What are the advantages and disadvantages of having your case heard by a magistrate judge?

Asked over 1 year ago - Kent, WA

What are the advantages and disadvantages of having your case heard by a magistrate judge?

Attorney answers (5)

  1. John Robert Bonin

    Contributor Level 10

    4

    Lawyers agree

    Answered . This is a litigation question. In addition, you may want to give more specifics. Are we talking about a Federal Court? A better context of your question will probably get better and more helpful answers.

  2. Jeffrey Ira Schwimmer

    Contributor Level 19

    5

    Lawyers agree

    Answered . Depending which court system you are in (federal vs. state) you may not have a choice. Furthermore, even if you do, it is a tactical decision which has to be made based upon the facts of the case, the parties, and numerous other considerations. Setting aside that you do not give enough information to give an educated comment in response to your question, this forum doesn't present the appropriate arena to adquately address all considerations.

  3. Robert Bruce Kopelson

    Contributor Level 20

    4

    Lawyers agree

    Answered . Id suggest you consult with local counsel who have experience appearing in front of the magistrate to get input into the magistrates traits for fairness, intellect, etc.

  4. Roger M. Townsend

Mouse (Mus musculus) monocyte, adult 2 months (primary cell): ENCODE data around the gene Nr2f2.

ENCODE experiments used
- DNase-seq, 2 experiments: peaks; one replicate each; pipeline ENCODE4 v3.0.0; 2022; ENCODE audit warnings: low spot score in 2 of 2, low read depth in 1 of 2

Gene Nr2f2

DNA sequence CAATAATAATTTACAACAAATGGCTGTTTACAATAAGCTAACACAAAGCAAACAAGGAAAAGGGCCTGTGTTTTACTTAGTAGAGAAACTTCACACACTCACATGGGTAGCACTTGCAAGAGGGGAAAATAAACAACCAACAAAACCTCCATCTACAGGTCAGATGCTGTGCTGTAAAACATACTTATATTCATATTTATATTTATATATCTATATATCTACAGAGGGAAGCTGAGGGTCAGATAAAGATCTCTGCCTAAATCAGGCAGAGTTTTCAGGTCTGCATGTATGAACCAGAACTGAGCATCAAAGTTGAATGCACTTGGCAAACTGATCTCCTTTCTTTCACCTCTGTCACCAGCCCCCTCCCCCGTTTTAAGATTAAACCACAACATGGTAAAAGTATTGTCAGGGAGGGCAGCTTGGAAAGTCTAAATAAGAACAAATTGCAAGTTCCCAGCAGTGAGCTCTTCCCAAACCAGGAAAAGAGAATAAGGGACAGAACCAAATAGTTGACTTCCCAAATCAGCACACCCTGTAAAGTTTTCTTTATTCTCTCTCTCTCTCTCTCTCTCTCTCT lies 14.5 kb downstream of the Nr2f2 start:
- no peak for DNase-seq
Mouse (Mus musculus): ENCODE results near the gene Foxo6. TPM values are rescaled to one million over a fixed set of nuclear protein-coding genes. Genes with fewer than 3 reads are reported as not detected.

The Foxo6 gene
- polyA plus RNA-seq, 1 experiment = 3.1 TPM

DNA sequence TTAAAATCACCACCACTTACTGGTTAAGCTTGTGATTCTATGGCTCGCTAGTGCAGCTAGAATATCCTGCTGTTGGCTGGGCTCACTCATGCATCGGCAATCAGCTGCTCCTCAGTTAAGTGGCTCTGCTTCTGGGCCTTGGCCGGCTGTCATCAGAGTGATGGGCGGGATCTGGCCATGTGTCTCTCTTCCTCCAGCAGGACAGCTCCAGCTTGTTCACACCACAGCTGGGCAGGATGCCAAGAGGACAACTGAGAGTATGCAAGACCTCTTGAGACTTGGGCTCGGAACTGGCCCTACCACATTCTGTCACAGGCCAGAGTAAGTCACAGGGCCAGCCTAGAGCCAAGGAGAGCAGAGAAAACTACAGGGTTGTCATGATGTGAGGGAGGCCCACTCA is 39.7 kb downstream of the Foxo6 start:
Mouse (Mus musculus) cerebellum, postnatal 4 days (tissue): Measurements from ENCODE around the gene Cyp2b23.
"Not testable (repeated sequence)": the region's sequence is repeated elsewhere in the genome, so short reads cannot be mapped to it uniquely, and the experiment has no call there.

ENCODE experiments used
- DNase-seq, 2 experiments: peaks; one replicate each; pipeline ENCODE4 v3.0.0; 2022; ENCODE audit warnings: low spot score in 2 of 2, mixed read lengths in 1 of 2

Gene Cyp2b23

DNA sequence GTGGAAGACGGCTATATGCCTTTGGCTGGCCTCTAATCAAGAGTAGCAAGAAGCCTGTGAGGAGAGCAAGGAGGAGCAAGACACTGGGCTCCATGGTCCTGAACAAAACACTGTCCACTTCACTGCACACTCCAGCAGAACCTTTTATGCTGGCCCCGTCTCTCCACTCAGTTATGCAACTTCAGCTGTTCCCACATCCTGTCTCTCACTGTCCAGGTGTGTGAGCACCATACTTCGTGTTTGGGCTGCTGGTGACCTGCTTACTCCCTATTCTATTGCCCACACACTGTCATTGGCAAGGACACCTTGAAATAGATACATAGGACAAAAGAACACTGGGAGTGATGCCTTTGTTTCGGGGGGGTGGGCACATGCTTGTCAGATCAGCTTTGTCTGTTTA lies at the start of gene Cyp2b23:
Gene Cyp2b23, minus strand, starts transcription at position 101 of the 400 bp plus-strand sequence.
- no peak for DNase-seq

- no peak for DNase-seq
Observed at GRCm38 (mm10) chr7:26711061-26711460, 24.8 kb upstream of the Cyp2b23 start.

Contributor Level 9

    2

    Lawyers agree

    Answered . I am assuming that you are in Federal Court in the Western District of Washington, where the parties can both consent to having your case heard by a magistrate judge. If the other side doesn't consent, then it probably doesn't matter. It all depends upon your judge and your assigned magistrate. They are both generally high quality in this district.

  5. Thomas Martin Morningstar

    Contributor Level 12

    1

    Lawyer agrees

    Answered . For business cases, I personally prefer Magistrate/Judge trials as they are faster, and you tend to get an educated determination. If your case is personal/based as much on emotional appeal as evidence, then you may be best off with a jury. Judges don't respond real well to emotional appeal.

Can't find what you're looking for? Ask a Lawyer

Get free answers from experienced attorneys.

 

Ask now

30,264 answers this week

3,221 attorneys answering

Ask a Lawyer

Get answers from top-rated lawyers.

  • It's FREE
  • It's easy
  • It's anonymous

30,264 answers this week

3,221 attorneys answering